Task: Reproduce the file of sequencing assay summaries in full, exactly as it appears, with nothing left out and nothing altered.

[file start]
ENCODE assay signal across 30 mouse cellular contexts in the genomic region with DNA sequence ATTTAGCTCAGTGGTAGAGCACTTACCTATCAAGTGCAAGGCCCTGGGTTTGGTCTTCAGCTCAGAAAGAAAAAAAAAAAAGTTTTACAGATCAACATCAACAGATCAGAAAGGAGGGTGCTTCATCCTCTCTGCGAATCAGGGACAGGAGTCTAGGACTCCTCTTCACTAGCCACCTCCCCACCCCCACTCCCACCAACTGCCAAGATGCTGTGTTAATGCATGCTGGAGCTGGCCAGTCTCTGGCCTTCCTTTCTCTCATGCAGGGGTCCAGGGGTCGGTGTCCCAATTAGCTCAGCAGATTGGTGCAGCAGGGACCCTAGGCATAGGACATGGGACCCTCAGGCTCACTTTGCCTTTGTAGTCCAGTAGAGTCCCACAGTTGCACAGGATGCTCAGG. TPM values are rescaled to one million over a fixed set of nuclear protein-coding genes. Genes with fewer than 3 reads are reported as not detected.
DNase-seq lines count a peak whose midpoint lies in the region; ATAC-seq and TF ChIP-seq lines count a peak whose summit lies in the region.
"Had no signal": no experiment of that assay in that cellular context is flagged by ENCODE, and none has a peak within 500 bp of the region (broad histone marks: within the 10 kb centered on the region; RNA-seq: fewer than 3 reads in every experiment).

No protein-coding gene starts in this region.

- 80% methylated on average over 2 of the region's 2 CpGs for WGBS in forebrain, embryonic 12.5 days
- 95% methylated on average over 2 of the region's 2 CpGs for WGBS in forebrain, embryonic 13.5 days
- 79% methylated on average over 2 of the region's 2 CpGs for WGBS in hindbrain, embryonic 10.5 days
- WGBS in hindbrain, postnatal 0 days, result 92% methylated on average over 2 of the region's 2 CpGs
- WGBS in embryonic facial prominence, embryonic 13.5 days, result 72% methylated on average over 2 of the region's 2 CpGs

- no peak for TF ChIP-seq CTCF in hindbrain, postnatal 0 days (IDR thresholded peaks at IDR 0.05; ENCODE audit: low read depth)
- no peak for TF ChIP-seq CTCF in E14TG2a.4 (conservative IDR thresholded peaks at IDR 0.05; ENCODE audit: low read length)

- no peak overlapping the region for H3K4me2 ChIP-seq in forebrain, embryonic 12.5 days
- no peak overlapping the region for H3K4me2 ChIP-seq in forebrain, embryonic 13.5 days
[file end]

ENCODE assay signal across 30 mouse cellular contexts in the genomic region with DNA sequence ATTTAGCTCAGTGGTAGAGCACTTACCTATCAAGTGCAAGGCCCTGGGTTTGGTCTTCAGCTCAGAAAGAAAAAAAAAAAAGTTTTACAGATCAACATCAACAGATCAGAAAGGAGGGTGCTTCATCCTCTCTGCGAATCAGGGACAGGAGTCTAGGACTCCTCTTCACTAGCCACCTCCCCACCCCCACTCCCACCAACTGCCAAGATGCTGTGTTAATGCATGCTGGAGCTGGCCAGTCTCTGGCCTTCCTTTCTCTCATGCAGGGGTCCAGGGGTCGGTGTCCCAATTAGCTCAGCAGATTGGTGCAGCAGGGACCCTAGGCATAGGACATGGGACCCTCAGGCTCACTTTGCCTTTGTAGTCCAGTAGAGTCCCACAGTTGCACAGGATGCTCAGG. TPM values are rescaled to one million over a fixed set of nuclear protein-coding genes. Genes with fewer than 3 reads are reported as not detected.
DNase-seq lines count a peak whose midpoint lies in the region; ATAC-seq and TF ChIP-seq lines count a peak whose summit lies in the region.
"Had no signal": no experiment of that assay in that cellular context is flagged by ENCODE, and none has a peak within 500 bp of the region (broad histone marks: within the 10 kb centered on the region; RNA-seq: fewer than 3 reads in every experiment).

No protein-coding gene starts in this region.

- 80% methylated on average over 2 of the region's 2 CpGs for WGBS in forebrain, embryonic 12.5 days
- 95% methylated on average over 2 of the region's 2 CpGs for WGBS in forebrain, embryonic 13.5 days
- 79% methylated on average over 2 of the region's 2 CpGs for WGBS in hindbrain, embryonic 10.5 days
- WGBS in hindbrain, postnatal 0 days, result 92% methylated on average over 2 of the region's 2 CpGs
- WGBS in embryonic facial prominence, embryonic 13.5 days, result 72% methylated on average over 2 of the region's 2 CpGs

- no peak for TF ChIP-seq CTCF in hindbrain, postnatal 0 days (IDR thresholded peaks at IDR 0.05; ENCODE audit: low read depth)
- no peak for TF ChIP-seq CTCF in E14TG2a.4 (conservative IDR thresholded peaks at IDR 0.05; ENCODE audit: low read length)

- no peak overlapping the region for H3K4me2 ChIP-seq in forebrain, embryonic 12.5 days
- no peak overlapping the region for H3K4me2 ChIP-seq in forebrain, embryonic 13.5 days